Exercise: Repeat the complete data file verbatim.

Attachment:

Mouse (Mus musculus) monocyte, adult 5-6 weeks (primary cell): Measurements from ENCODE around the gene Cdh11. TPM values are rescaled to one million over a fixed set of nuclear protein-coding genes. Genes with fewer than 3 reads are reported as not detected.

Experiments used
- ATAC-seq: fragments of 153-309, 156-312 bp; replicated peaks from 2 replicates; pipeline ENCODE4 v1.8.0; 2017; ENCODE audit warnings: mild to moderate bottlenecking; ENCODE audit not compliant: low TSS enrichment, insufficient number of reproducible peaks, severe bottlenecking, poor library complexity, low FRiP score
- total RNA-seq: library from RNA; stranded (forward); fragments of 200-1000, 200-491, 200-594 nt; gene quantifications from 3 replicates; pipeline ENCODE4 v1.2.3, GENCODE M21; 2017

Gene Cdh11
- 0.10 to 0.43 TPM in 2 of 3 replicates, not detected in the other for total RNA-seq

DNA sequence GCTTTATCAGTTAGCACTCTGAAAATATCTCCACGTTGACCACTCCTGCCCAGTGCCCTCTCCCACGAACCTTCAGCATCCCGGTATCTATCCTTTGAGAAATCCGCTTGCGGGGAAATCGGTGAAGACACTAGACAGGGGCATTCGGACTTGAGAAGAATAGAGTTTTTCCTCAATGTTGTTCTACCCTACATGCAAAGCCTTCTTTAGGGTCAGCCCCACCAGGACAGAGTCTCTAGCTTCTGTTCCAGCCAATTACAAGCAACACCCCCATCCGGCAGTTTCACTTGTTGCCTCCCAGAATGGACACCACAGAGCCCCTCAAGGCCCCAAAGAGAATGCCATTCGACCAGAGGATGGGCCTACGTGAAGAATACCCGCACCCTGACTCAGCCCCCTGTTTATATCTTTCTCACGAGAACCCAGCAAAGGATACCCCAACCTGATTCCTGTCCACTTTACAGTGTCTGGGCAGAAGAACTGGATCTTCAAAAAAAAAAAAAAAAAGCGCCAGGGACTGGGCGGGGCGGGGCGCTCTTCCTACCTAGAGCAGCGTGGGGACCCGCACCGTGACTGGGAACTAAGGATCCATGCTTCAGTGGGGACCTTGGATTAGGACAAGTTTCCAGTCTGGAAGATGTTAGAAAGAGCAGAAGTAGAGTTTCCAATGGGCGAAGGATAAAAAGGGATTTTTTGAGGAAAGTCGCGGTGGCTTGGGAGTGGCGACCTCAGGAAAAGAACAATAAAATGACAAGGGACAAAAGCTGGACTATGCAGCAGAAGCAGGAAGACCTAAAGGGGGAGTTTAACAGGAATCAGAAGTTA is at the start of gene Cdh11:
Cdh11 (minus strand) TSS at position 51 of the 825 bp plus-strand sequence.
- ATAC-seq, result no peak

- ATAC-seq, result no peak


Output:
Mouse (Mus musculus) monocyte, adult 5-6 weeks (primary cell): Measurements from ENCODE around the gene Cdh11. TPM values are rescaled to one million over a fixed set of nuclear protein-coding genes. Genes with fewer than 3 reads are reported as not detected.

Experiments used
- ATAC-seq: fragments of 153-309, 156-312 bp; replicated peaks from 2 replicates; pipeline ENCODE4 v1.8.0; 2017; ENCODE audit warnings: mild to moderate bottlenecking; ENCODE audit not compliant: low TSS enrichment, insufficient number of reproducible peaks, severe bottlenecking, poor library complexity, low FRiP score
- total RNA-seq: library from RNA; stranded (forward); fragments of 200-1000, 200-491, 200-594 nt; gene quantifications from 3 replicates; pipeline ENCODE4 v1.2.3, GENCODE M21; 2017

Gene Cdh11
- 0.10 to 0.43 TPM in 2 of 3 replicates, not detected in the other for total RNA-seq

DNA sequence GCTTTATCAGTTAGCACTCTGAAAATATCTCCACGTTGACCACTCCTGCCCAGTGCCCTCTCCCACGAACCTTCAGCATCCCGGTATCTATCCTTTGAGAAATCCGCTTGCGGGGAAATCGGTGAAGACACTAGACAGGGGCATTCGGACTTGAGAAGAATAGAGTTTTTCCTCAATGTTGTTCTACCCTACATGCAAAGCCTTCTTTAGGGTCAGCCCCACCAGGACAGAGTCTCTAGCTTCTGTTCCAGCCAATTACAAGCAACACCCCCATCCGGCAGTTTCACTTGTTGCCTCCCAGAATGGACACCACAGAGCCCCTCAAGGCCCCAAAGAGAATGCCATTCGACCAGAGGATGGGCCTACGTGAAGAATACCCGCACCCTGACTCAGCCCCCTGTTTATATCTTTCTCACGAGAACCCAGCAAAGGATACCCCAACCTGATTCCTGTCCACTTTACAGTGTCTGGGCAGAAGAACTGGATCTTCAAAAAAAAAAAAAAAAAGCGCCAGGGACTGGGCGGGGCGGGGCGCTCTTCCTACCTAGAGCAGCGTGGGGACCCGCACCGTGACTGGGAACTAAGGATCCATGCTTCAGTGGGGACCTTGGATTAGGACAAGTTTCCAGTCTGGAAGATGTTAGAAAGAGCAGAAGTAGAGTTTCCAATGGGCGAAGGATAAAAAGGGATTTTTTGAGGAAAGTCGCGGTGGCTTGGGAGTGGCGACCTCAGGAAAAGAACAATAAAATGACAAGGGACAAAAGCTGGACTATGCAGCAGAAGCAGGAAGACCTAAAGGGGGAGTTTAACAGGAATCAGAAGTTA is at the start of gene Cdh11:
Cdh11 (minus strand) TSS at position 51 of the 825 bp plus-strand sequence.
- ATAC-seq, result no peak

- ATAC-seq, result no peak